Sunday, July 3, 2022

Anglo-Corsican Kingdom

Anglo-Corsican Kingdom was a client state of the Kingdom of Great Britain that existed on the island of Corsica between 1794 and 1796.

Charlemagne conquers Corsica in 774 AD and incorporates it into the Holy Roman Empire. It remains under Frankish control, with brief interludes of Lombard rule until the end of the 11th century.

The island declared independence in 1755, before being conquered by France 14 years later in 1769, who had bought the island from the Genoese in 1767. This purchase, an illegitimate act in the eyes of the Corsican Republic, is validated in the Treaty of Versailles of 1768.

The son of Giacinto Paoli, Pasquale followed his father into exile at Naples in 1739, studying at the military academy there and preparing to continue the fight for Corsican independence. After Genoa sold its claims to France, he was forced to flee to England in 1769. Appointed lieutenant general and military commandant during the French Revolution, Pasquale returned to Corsica in July 1790.

In December of 1793, the young General Bonaparte defeated the coalition army in Toulon, the British fleet refuged from the port, on the board with hundreds of royalists, and the remains of the British army. They needed a port, urgently. At the same time, the island of Corsica revolted against the French jacobinians. So, Corsica needed a helpful great power.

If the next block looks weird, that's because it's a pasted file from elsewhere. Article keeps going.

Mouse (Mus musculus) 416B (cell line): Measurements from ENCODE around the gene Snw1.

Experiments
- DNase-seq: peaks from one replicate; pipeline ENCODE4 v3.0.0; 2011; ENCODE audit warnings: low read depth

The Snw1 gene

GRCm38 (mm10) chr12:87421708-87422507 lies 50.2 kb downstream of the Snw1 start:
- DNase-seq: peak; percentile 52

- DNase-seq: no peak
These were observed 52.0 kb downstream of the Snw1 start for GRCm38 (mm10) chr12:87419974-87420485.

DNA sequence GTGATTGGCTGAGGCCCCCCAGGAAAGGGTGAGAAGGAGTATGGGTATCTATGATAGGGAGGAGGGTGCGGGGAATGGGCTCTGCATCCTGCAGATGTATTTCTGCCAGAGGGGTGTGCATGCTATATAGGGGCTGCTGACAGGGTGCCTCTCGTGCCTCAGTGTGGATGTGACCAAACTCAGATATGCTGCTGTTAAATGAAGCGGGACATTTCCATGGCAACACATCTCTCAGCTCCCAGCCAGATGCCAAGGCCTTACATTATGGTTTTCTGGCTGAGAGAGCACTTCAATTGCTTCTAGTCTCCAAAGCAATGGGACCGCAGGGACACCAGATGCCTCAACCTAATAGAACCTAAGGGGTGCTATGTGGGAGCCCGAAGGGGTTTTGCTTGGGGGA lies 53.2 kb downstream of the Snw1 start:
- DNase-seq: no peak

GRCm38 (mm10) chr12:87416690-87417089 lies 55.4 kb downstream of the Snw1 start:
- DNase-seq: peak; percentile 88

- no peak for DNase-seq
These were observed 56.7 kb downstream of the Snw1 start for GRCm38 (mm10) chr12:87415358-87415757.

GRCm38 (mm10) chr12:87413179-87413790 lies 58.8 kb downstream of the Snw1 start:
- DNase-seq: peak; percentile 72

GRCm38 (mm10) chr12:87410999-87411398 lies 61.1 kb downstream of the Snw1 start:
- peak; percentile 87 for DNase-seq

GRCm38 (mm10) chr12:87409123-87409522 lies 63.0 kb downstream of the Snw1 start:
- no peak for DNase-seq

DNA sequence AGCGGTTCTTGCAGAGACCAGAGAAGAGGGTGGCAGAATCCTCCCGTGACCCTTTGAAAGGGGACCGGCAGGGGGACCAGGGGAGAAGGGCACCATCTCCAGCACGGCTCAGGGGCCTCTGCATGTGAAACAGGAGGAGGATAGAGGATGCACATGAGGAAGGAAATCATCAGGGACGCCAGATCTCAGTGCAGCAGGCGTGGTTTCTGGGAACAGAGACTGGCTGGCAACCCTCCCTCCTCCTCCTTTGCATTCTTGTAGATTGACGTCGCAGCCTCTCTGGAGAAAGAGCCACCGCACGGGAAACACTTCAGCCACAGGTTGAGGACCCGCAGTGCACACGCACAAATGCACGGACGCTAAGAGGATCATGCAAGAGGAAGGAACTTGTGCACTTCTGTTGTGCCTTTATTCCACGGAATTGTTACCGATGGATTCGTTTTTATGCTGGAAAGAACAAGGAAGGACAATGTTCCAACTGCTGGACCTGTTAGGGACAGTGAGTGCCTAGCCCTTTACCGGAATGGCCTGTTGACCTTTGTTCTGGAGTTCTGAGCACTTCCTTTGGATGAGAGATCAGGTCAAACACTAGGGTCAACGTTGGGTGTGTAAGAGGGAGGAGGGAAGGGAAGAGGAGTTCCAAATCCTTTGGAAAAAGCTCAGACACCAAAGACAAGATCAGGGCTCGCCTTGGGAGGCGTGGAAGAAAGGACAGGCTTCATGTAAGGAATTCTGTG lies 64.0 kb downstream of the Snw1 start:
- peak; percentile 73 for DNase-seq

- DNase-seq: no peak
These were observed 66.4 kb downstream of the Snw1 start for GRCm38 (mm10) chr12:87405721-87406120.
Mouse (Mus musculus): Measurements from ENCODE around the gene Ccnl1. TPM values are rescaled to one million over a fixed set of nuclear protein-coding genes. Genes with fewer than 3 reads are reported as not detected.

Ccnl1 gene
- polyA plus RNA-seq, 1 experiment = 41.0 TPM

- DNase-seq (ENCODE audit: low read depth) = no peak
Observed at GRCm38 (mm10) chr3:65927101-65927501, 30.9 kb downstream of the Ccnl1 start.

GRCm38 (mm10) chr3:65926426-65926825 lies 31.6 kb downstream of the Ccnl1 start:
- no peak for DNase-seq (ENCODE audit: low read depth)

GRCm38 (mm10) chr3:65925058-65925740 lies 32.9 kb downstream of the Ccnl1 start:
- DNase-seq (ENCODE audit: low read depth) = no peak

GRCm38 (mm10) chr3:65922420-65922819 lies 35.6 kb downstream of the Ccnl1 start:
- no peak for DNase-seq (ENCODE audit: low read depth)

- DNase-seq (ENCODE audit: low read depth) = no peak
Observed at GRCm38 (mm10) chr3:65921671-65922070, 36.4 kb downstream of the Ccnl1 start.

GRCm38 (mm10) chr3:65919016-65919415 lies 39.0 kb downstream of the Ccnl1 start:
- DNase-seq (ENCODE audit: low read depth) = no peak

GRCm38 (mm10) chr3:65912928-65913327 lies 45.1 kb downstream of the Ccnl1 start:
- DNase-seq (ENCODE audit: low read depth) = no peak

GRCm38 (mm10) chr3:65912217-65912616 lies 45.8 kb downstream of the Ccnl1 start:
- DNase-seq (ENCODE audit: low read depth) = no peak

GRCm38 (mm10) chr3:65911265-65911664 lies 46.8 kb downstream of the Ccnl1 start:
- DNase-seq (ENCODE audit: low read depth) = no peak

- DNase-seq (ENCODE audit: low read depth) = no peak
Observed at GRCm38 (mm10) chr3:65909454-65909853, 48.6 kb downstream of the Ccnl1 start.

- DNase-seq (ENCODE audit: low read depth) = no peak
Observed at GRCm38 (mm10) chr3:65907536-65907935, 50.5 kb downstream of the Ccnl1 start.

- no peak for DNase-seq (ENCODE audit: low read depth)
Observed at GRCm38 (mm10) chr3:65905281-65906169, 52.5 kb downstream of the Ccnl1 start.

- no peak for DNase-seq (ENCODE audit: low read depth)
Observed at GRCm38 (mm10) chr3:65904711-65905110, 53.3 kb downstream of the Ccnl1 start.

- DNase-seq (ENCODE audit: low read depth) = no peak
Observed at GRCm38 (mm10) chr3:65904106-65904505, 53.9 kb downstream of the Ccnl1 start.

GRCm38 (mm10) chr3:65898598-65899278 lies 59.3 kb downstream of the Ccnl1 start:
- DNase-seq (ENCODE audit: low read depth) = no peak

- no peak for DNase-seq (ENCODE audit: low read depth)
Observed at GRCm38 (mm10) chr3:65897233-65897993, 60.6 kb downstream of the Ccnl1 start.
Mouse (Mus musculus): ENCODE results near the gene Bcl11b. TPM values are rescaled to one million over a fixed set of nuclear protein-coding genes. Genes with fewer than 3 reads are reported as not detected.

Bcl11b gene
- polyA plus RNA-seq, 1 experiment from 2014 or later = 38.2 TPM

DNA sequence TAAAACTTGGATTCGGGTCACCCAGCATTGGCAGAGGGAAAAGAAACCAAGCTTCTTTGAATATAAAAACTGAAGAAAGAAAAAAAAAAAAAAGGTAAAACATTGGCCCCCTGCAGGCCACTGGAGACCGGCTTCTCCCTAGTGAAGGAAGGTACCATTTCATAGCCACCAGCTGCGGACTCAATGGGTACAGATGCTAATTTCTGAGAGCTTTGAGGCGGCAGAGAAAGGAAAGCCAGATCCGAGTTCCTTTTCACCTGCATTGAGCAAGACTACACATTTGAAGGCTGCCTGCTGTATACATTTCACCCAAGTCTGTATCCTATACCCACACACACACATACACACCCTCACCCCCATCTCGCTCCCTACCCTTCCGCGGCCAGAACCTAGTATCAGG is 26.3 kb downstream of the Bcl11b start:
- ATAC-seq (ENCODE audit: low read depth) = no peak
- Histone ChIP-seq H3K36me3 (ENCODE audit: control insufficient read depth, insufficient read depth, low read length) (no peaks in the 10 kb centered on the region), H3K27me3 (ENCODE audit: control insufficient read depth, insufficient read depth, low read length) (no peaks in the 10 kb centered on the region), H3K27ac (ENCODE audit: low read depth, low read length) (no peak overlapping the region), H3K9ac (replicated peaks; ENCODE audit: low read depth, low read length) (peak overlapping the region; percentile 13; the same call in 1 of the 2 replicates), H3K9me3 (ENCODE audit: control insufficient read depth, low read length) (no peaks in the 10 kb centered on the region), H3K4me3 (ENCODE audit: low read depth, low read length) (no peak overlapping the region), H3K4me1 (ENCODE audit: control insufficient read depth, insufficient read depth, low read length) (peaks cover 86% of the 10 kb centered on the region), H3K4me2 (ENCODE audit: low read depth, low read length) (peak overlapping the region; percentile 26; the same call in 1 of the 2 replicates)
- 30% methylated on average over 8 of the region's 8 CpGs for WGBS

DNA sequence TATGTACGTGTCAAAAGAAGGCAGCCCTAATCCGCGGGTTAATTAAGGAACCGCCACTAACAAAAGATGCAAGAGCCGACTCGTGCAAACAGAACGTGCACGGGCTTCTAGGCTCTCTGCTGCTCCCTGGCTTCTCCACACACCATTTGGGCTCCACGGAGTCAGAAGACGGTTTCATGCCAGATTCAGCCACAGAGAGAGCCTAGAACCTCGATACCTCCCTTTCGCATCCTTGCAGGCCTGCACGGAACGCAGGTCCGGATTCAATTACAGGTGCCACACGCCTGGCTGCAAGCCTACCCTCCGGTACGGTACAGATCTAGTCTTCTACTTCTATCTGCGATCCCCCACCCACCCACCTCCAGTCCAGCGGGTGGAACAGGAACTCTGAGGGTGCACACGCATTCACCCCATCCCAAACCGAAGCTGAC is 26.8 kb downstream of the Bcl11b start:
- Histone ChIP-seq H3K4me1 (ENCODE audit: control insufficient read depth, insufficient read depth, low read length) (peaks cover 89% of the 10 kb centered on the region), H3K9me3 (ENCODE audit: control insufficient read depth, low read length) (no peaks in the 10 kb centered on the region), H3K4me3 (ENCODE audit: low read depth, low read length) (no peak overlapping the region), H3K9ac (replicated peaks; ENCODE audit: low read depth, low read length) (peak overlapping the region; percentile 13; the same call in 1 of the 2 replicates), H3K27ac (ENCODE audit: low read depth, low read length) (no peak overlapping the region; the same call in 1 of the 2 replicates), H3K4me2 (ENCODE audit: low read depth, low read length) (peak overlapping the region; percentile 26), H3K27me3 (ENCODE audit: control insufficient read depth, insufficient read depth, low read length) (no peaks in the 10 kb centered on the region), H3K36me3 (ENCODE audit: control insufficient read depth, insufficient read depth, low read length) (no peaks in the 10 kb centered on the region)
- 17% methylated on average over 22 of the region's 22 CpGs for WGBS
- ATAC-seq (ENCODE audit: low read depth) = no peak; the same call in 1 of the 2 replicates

Pasquale led the fight for independence and, with British naval support, expelled the French in 1794. In the spring of 1794, the island of Corsica united with Great Britain and the Anglo-Corsican Kingdom is established.

The British turn to Corsica as a base of operations to counteract what they saw as the dangerous and unstable presence of the French in the Western Mediterranean.

For British, Corsica seemed to offer the strategic and diplomatic possibilities that Britain was seeking: its port of Sam Fiorenzo was 100 miles from Nice and Genoa, while Cape Corso was only 60 miles from Leghorn, one of the greatest centers of British trade in the Mediterranean.

After two years, in 1796, however, the British pull-out and French rule resume. In 1814, as the Napoleonic Wars come to an end, Corsica is occupied by British troops but is returned to France once the monarchy has been restored.
Anglo-Corsican Kingdom

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